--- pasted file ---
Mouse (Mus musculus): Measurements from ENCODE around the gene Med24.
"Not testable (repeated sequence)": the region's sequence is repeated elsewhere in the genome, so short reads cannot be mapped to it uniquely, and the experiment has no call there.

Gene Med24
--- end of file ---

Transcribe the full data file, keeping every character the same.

Mouse (Mus musculus): Measurements from ENCODE around the gene Med24.
"Not testable (repeated sequence)": the region's sequence is repeated elsewhere in the genome, so short reads cannot be mapped to it uniquely, and the experiment has no call there.

Gene Med24